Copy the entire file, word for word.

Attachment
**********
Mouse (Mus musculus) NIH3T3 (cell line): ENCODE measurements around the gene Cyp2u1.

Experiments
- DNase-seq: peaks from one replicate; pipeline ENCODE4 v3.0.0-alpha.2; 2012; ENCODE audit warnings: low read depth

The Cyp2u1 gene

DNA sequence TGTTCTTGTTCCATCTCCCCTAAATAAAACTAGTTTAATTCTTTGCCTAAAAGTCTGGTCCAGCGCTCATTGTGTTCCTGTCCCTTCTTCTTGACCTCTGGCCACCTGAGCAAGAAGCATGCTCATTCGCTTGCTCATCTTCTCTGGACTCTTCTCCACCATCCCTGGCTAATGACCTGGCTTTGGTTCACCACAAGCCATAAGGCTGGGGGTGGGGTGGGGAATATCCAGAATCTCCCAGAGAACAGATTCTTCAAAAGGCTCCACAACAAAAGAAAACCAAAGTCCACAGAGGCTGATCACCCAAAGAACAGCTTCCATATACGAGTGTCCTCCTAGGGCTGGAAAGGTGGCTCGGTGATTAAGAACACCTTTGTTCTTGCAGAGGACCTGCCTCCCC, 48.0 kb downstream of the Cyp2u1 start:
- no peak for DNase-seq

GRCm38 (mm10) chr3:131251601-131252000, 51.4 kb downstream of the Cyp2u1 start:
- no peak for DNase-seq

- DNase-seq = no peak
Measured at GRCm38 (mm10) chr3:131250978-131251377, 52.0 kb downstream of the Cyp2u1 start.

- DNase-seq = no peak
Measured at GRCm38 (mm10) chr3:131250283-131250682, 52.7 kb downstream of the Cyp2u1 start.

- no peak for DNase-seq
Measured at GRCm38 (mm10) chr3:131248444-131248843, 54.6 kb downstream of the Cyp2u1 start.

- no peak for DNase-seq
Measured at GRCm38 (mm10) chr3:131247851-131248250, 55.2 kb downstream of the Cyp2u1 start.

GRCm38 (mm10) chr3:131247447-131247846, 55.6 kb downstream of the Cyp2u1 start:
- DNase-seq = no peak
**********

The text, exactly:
Mouse (Mus musculus) NIH3T3 (cell line): ENCODE measurements around the gene Cyp2u1.

Experiments
- DNase-seq: peaks from one replicate; pipeline ENCODE4 v3.0.0-alpha.2; 2012; ENCODE audit warnings: low read depth

The Cyp2u1 gene

DNA sequence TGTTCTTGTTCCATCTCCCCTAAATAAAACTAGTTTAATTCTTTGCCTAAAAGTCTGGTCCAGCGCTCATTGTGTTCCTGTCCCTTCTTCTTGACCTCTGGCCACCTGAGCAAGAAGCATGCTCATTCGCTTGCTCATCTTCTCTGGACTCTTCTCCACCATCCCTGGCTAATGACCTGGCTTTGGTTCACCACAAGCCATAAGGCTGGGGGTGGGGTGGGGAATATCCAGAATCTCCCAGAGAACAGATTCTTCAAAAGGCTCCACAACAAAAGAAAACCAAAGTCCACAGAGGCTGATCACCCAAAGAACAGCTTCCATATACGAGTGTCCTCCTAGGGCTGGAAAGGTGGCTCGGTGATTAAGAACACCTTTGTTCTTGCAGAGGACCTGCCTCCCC, 48.0 kb downstream of the Cyp2u1 start:
- no peak for DNase-seq

GRCm38 (mm10) chr3:131251601-131252000, 51.4 kb downstream of the Cyp2u1 start:
- no peak for DNase-seq

- DNase-seq = no peak
Measured at GRCm38 (mm10) chr3:131250978-131251377, 52.0 kb downstream of the Cyp2u1 start.

- DNase-seq = no peak
Measured at GRCm38 (mm10) chr3:131250283-131250682, 52.7 kb downstream of the Cyp2u1 start.

- no peak for DNase-seq
Measured at GRCm38 (mm10) chr3:131248444-131248843, 54.6 kb downstream of the Cyp2u1 start.

- no peak for DNase-seq
Measured at GRCm38 (mm10) chr3:131247851-131248250, 55.2 kb downstream of the Cyp2u1 start.

GRCm38 (mm10) chr3:131247447-131247846, 55.6 kb downstream of the Cyp2u1 start:
- DNase-seq = no peak